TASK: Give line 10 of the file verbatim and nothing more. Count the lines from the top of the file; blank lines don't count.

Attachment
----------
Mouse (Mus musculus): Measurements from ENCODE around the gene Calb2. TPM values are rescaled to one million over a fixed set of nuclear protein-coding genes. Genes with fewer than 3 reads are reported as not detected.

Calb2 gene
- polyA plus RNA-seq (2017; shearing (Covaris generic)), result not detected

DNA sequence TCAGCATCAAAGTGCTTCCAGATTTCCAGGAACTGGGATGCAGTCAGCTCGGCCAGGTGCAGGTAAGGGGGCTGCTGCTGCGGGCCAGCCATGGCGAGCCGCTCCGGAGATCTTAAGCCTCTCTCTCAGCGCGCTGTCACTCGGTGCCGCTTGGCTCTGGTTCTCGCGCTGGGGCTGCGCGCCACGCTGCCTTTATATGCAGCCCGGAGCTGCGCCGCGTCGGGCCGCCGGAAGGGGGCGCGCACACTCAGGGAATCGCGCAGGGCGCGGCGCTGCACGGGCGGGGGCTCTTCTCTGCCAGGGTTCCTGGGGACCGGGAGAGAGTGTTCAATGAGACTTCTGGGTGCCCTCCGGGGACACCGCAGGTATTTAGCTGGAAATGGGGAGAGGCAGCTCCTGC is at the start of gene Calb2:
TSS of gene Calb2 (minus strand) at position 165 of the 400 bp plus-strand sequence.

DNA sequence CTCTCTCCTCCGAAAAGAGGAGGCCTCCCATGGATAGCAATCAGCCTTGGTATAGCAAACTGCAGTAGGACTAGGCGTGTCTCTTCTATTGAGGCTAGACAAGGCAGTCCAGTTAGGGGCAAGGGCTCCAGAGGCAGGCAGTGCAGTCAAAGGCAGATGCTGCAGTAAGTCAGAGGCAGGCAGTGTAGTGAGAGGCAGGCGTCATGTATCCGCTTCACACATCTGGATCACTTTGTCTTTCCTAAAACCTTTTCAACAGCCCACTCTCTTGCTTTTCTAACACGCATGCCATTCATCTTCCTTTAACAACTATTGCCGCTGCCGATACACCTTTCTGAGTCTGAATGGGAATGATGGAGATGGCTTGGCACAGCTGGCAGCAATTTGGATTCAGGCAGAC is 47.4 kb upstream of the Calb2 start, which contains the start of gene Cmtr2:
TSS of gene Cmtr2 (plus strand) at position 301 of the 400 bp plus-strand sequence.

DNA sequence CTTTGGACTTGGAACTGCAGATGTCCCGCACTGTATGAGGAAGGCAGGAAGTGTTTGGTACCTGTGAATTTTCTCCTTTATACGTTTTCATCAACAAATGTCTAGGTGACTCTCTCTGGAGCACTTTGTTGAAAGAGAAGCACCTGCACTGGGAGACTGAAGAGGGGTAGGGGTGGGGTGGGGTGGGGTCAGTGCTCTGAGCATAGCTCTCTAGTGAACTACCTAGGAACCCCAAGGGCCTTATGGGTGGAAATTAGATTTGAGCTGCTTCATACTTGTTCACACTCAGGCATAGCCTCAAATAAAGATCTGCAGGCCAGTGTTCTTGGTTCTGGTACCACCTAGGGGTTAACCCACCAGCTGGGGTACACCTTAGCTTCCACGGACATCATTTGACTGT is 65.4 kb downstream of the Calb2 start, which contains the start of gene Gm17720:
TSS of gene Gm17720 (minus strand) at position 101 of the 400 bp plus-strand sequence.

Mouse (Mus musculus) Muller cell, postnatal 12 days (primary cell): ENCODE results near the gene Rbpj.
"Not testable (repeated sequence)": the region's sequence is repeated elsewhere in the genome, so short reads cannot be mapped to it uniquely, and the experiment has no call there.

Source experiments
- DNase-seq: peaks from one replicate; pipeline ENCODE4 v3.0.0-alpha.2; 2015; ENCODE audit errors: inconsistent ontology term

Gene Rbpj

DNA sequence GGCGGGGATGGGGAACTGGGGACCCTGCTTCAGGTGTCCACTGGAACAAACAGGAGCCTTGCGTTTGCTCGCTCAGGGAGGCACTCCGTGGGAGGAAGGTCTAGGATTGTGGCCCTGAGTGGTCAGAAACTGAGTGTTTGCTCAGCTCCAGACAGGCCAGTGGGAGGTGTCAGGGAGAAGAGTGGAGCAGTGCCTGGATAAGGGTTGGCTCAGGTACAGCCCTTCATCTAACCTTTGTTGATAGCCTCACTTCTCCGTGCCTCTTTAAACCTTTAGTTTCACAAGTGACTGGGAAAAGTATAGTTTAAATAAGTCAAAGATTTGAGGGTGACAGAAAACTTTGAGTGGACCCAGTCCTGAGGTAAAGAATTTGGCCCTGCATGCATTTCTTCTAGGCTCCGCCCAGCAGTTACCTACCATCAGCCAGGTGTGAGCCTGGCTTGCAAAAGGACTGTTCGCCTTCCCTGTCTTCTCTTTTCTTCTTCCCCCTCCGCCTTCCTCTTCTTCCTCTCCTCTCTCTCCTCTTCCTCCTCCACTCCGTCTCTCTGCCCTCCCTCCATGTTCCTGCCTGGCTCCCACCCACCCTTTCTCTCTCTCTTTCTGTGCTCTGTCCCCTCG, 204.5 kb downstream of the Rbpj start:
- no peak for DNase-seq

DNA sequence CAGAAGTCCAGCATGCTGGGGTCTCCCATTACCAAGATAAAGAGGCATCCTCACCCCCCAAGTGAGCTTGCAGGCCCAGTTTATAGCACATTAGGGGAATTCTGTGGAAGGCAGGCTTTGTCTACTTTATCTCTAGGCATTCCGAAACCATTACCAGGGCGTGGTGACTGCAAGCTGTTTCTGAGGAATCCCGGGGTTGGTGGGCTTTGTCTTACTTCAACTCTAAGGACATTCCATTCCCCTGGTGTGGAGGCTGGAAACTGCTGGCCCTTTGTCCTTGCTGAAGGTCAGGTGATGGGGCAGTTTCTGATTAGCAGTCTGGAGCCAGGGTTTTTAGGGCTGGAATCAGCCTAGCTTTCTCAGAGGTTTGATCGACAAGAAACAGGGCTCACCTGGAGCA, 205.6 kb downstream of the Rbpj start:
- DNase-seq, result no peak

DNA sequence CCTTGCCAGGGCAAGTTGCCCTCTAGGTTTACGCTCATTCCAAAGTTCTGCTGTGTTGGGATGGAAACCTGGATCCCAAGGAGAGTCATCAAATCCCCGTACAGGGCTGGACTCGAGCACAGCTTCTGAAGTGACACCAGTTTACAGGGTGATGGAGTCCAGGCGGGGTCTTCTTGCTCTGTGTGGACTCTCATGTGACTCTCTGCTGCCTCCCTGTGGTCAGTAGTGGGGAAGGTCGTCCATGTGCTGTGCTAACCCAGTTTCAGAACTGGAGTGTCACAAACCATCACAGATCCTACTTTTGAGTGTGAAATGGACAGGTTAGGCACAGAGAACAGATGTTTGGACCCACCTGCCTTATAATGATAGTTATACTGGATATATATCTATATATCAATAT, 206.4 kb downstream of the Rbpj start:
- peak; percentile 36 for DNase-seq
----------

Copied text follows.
Mouse (Mus musculus) Muller cell, postnatal 12 days (primary cell): ENCODE results near the gene Rbpj.